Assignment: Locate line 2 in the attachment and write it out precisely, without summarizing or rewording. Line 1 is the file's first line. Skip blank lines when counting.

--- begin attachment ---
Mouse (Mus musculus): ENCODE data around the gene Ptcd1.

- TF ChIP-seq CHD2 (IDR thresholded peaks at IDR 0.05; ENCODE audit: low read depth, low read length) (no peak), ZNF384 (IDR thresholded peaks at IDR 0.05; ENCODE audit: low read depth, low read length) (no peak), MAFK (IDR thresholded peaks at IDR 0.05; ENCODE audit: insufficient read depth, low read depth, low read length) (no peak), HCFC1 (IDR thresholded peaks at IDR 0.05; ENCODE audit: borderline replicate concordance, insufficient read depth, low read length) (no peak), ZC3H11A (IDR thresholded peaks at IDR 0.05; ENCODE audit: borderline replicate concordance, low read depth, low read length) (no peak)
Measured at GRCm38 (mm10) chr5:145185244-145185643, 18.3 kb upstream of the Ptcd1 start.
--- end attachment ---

- TF ChIP-seq CHD2 (IDR thresholded peaks at IDR 0.05; ENCODE audit: low read depth, low read length) (no peak), ZNF384 (IDR thresholded peaks at IDR 0.05; ENCODE audit: low read depth, low read length) (no peak), MAFK (IDR thresholded peaks at IDR 0.05; ENCODE audit: insufficient read depth, low read depth, low read length) (no peak), HCFC1 (IDR thresholded peaks at IDR 0.05; ENCODE audit: borderline replicate concordance, insufficient read depth, low read length) (no peak), ZC3H11A (IDR thresholded peaks at IDR 0.05; ENCODE audit: borderline replicate concordance, low read depth, low read length) (no peak)